Protests and clashes also took place in several other cities and towns across the country.

Parliament approved the finance bill, moving it through to a third reading by lawmakers. The next step is for the legislation to be sent to the president for signing. He can send it back to parliament if he has any objections.

The protesters oppose tax rises in a country already reeling from a cost-of-living crisis, and many are also calling for President William Ruto to step down.

Ruto won an election almost two years ago on a platform of championing Kenya’s working poor, but has been caught between the competing demands of lenders such as the International Monetary Fund, which is urging the government to cut deficits to access more funding, and a hard-pressed population.

Kenyans have been struggling to cope with several economic shocks caused by the lingering impact of the COVID-19 pandemic, the war in Ukraine, two consecutive years of droughts and depreciation of the currency.


The finance bill aims to raise an additional $2.7 billion in taxes as part of an effort to lighten the heavy debt load, with interest payments alone consuming 37% of annual revenue.

The government has already made some concessions, promising to scrap proposed new taxes on bread, cooking oil, car ownership and financial transactions. But that has not been enough to satisfy protesters.

Tuesday’s protests began in a festival-like atmosphere but as crowds swelled, police fired tear gas in Nairobi’s Central Business District and the poor neighbourhood of Kibera. Protesters ducked for cover and threw stones at police lines.

Police also fired tear gas in Eldoret, Ruto’s hometown in western Kenya, where crowds of protesters filled the streets and many businesses were closed for fear of violence.

Clashes also broke out in the coastal city of Mombasa and demonstrations took place in Kisumu, on Lake Victoria, and Garissa in eastern Kenya, where police blocked the main road to Somalia’s port of Kismayu.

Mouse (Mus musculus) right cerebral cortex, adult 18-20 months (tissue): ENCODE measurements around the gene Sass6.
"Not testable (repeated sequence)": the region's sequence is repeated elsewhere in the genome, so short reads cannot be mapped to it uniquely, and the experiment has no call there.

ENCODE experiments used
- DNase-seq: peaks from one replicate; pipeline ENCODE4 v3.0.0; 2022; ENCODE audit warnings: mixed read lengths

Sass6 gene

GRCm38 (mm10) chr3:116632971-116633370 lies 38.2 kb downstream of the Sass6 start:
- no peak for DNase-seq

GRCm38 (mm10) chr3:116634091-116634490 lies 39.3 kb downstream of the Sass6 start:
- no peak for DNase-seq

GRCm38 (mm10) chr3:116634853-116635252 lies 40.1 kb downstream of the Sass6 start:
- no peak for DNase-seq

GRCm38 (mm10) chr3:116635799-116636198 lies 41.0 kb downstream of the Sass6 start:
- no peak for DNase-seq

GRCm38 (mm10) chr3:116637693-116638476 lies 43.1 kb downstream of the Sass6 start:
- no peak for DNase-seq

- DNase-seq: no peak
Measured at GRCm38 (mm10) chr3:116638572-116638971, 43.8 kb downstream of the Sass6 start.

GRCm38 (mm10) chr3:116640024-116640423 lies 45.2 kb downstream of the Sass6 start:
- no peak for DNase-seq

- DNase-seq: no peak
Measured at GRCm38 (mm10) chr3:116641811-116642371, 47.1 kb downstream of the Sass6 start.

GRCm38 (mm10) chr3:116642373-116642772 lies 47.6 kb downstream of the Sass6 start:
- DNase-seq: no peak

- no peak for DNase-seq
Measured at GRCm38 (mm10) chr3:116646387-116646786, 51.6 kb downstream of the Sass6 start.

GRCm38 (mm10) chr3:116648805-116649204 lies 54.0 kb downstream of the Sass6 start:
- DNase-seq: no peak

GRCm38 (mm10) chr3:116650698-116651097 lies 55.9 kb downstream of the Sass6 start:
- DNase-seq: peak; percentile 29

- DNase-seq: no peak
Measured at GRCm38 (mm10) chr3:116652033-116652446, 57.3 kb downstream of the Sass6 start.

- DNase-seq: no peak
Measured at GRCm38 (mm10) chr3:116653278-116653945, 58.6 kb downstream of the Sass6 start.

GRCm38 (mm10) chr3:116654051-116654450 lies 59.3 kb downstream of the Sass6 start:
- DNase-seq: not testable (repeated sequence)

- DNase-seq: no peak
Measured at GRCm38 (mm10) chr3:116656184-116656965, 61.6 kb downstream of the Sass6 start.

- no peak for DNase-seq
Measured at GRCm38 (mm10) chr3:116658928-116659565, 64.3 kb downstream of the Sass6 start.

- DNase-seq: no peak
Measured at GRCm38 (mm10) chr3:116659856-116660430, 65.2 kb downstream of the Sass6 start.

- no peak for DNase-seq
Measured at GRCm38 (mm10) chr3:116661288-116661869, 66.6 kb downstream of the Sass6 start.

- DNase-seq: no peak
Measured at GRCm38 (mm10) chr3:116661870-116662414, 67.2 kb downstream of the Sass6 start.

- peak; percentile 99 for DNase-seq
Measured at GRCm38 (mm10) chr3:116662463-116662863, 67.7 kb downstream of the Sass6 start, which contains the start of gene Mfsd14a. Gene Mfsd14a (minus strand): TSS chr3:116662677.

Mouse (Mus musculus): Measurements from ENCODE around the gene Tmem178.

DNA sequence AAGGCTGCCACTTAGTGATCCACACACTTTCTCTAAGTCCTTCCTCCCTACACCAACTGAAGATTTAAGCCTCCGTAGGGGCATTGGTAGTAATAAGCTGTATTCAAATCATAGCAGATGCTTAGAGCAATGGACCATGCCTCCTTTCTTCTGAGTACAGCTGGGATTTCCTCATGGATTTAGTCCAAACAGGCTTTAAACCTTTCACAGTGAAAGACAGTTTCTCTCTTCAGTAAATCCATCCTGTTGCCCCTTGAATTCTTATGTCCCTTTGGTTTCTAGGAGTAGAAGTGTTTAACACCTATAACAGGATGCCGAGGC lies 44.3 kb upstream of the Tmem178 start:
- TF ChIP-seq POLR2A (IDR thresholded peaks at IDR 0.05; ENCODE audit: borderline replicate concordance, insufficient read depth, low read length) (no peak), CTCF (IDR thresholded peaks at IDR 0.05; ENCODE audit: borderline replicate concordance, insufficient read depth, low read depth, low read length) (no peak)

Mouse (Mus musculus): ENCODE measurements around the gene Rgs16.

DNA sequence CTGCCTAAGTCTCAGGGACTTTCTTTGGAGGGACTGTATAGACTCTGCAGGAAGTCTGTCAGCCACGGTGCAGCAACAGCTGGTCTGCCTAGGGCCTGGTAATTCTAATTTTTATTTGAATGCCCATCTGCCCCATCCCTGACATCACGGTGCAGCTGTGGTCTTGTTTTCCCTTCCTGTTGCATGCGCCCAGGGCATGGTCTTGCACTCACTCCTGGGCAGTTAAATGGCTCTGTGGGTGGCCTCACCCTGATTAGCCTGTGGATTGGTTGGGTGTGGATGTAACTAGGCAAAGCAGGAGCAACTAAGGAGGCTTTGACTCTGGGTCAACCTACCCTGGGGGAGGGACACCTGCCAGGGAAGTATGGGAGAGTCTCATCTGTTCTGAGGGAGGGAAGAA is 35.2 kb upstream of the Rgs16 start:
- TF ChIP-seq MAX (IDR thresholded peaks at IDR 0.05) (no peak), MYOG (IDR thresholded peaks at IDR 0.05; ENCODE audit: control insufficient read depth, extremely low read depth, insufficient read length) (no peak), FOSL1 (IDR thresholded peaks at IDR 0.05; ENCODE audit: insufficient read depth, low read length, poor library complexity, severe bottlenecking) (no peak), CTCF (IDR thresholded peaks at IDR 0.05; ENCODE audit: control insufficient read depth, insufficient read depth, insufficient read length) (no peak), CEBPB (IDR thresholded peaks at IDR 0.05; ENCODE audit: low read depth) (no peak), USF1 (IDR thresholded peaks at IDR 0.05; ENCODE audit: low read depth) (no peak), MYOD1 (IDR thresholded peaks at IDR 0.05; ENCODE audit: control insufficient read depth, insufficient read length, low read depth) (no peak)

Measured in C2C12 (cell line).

In Nairobi, people chanted “Ruto must go” and crowds sang in Swahili: “All can be possible without Ruto”. Music played from loudspeakers and protesters waved Kenyan flags and blew whistles in the few hours before the violence escalated.

Police did not respond to Reuters requests for comment.


Thousands had taken to the streets of Nairobi and several other cities during two days of protests last week as an online, youth-led movement gathered momentum.

On Sunday, Ruto praised the protesters, saying they had been peaceful and that the government would engage with them on the way forward. But while protesters initially focused on the finance bill, their demands have broadened to demand Ruto’s resignation.

The opposition declined to participate in the vote in parliament, shouting “reject, reject” when the house went through the items one by one. The bill will then be subjected to a third and final vote by acclamation on the floor of the house.


The finance ministry says amendments would blow a 200 billion Kenyan shilling ($1.56 billion) hole in the 2024/25 budget, and compel the government to make spending cuts or raise taxes elsewhere.

“They are budgeting for corruption,” said protester Hussein Ali, 18. “We won’t relent. It’s the government that is going to back off. Not us.”